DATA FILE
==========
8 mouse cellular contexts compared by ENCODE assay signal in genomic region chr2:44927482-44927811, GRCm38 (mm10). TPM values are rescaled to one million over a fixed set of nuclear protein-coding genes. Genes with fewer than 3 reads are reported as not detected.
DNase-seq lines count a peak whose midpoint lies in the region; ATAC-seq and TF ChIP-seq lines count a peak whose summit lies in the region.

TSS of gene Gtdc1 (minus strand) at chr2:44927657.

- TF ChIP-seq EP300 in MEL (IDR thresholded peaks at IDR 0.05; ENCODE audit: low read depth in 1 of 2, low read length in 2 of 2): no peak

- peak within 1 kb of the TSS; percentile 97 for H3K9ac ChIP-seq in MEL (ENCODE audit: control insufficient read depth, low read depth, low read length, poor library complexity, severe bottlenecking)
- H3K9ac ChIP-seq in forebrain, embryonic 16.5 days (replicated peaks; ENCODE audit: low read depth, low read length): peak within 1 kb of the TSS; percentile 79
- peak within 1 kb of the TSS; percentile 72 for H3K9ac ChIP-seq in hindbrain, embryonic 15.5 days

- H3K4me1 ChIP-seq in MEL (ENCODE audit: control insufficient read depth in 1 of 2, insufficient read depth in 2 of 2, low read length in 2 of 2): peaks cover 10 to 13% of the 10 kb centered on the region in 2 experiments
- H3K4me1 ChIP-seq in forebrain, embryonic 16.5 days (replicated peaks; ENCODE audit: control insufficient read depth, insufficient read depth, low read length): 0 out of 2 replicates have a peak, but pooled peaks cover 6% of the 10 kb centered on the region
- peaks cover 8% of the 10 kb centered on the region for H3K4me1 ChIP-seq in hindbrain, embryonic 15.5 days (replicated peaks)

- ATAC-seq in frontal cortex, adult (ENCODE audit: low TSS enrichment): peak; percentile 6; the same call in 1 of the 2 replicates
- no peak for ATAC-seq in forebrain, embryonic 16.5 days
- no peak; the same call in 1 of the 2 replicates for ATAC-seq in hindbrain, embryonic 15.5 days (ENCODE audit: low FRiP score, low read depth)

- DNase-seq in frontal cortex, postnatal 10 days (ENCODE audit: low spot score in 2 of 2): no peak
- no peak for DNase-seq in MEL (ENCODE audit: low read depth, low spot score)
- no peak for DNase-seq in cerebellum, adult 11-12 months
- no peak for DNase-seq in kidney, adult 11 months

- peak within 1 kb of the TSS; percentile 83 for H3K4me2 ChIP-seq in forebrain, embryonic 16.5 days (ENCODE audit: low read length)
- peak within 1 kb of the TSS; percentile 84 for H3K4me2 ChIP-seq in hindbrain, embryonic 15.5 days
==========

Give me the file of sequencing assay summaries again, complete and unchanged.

8 mouse cellular contexts compared by ENCODE assay signal in genomic region chr2:44927482-44927811, GRCm38 (mm10). TPM values are rescaled to one million over a fixed set of nuclear protein-coding genes. Genes with fewer than 3 reads are reported as not detected.
DNase-seq lines count a peak whose midpoint lies in the region; ATAC-seq and TF ChIP-seq lines count a peak whose summit lies in the region.

TSS of gene Gtdc1 (minus strand) at chr2:44927657.

- TF ChIP-seq EP300 in MEL (IDR thresholded peaks at IDR 0.05; ENCODE audit: low read depth in 1 of 2, low read length in 2 of 2): no peak

- peak within 1 kb of the TSS; percentile 97 for H3K9ac ChIP-seq in MEL (ENCODE audit: control insufficient read depth, low read depth, low read length, poor library complexity, severe bottlenecking)
- H3K9ac ChIP-seq in forebrain, embryonic 16.5 days (replicated peaks; ENCODE audit: low read depth, low read length): peak within 1 kb of the TSS; percentile 79
- peak within 1 kb of the TSS; percentile 72 for H3K9ac ChIP-seq in hindbrain, embryonic 15.5 days

- H3K4me1 ChIP-seq in MEL (ENCODE audit: control insufficient read depth in 1 of 2, insufficient read depth in 2 of 2, low read length in 2 of 2): peaks cover 10 to 13% of the 10 kb centered on the region in 2 experiments
- H3K4me1 ChIP-seq in forebrain, embryonic 16.5 days (replicated peaks; ENCODE audit: control insufficient read depth, insufficient read depth, low read length): 0 out of 2 replicates have a peak, but pooled peaks cover 6% of the 10 kb centered on the region
- peaks cover 8% of the 10 kb centered on the region for H3K4me1 ChIP-seq in hindbrain, embryonic 15.5 days (replicated peaks)

- ATAC-seq in frontal cortex, adult (ENCODE audit: low TSS enrichment): peak; percentile 6; the same call in 1 of the 2 replicates
- no peak for ATAC-seq in forebrain, embryonic 16.5 days
- no peak; the same call in 1 of the 2 replicates for ATAC-seq in hindbrain, embryonic 15.5 days (ENCODE audit: low FRiP score, low read depth)

- DNase-seq in frontal cortex, postnatal 10 days (ENCODE audit: low spot score in 2 of 2): no peak
- no peak for DNase-seq in MEL (ENCODE audit: low read depth, low spot score)
- no peak for DNase-seq in cerebellum, adult 11-12 months
- no peak for DNase-seq in kidney, adult 11 months

- peak within 1 kb of the TSS; percentile 83 for H3K4me2 ChIP-seq in forebrain, embryonic 16.5 days (ENCODE audit: low read length)
- peak within 1 kb of the TSS; percentile 84 for H3K4me2 ChIP-seq in hindbrain, embryonic 15.5 days